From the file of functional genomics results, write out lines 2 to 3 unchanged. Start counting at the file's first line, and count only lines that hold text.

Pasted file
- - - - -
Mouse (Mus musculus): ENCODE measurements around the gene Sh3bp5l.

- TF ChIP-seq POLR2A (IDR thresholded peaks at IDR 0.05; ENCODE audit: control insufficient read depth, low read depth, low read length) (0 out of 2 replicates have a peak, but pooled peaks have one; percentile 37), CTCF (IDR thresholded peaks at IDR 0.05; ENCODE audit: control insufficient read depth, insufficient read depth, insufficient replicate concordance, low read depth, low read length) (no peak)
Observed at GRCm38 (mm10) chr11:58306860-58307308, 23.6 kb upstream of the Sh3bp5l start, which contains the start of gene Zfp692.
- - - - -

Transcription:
- TF ChIP-seq POLR2A (IDR thresholded peaks at IDR 0.05; ENCODE audit: control insufficient read depth, low read depth, low read length) (0 out of 2 replicates have a peak, but pooled peaks have one; percentile 37), CTCF (IDR thresholded peaks at IDR 0.05; ENCODE audit: control insufficient read depth, insufficient read depth, insufficient replicate concordance, low read depth, low read length) (no peak)
Observed at GRCm38 (mm10) chr11:58306860-58307308, 23.6 kb upstream of the Sh3bp5l start, which contains the start of gene Zfp692.